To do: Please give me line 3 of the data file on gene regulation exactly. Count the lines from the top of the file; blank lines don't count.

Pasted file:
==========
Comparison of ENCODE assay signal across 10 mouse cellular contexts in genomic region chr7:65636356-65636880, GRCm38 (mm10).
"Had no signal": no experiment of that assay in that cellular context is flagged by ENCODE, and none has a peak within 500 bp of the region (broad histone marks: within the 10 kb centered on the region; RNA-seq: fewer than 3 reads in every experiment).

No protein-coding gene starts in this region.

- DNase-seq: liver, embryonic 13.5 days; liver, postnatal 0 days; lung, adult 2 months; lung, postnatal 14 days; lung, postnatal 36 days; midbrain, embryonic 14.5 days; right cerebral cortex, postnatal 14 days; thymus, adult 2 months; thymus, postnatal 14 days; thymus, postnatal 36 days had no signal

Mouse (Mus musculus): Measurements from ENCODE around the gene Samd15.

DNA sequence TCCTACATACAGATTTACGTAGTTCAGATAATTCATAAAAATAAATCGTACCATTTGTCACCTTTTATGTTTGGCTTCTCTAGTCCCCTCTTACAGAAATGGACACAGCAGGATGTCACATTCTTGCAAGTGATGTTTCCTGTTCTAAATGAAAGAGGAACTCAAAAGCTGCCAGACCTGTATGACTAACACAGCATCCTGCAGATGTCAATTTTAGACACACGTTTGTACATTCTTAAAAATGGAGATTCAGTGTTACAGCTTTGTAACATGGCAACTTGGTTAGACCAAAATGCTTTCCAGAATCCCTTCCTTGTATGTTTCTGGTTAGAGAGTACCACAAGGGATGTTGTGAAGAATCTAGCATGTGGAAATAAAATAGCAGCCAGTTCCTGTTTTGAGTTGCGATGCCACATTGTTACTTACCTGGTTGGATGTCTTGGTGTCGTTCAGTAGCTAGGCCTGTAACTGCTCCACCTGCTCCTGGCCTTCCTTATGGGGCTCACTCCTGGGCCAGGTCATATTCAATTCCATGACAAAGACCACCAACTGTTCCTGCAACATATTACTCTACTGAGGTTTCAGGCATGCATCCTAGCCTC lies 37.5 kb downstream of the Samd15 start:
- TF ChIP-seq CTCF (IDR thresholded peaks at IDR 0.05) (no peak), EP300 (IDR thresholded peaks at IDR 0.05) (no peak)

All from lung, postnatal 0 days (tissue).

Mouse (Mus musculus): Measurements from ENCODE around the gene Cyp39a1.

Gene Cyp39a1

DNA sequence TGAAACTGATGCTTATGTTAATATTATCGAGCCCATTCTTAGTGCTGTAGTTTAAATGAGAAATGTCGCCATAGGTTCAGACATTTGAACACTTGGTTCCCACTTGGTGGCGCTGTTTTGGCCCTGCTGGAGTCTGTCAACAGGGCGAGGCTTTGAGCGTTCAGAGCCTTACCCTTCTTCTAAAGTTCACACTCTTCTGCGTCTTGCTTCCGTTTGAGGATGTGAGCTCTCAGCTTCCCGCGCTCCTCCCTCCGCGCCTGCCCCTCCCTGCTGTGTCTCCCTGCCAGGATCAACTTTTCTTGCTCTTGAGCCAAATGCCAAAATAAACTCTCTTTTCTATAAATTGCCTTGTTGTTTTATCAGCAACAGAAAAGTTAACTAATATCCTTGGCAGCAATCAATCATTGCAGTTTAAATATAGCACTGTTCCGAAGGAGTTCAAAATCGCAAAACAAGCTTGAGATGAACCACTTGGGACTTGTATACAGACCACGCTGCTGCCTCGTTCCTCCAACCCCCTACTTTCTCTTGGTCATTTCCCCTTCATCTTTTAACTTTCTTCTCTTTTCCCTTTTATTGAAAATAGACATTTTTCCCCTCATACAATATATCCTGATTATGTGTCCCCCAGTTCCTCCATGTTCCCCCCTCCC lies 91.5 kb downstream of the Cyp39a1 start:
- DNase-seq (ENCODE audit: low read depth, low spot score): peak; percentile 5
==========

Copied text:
No protein-coding gene starts in this region.